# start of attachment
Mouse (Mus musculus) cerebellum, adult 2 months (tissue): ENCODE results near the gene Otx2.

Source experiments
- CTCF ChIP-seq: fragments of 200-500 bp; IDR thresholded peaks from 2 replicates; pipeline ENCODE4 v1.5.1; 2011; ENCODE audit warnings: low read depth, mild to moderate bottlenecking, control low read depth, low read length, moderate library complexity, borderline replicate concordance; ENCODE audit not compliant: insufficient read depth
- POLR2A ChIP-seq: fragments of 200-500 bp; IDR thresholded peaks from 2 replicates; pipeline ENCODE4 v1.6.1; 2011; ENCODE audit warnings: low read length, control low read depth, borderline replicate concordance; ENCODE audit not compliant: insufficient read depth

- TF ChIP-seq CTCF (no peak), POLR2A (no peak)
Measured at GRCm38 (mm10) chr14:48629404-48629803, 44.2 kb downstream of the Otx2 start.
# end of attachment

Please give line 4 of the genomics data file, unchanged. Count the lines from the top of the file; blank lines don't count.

- POLR2A ChIP-seq: fragments of 200-500 bp; IDR thresholded peaks from 2 replicates; pipeline ENCODE4 v1.6.1; 2011; ENCODE audit warnings: low read length, control low read depth, borderline replicate concordance; ENCODE audit not compliant: insufficient read depth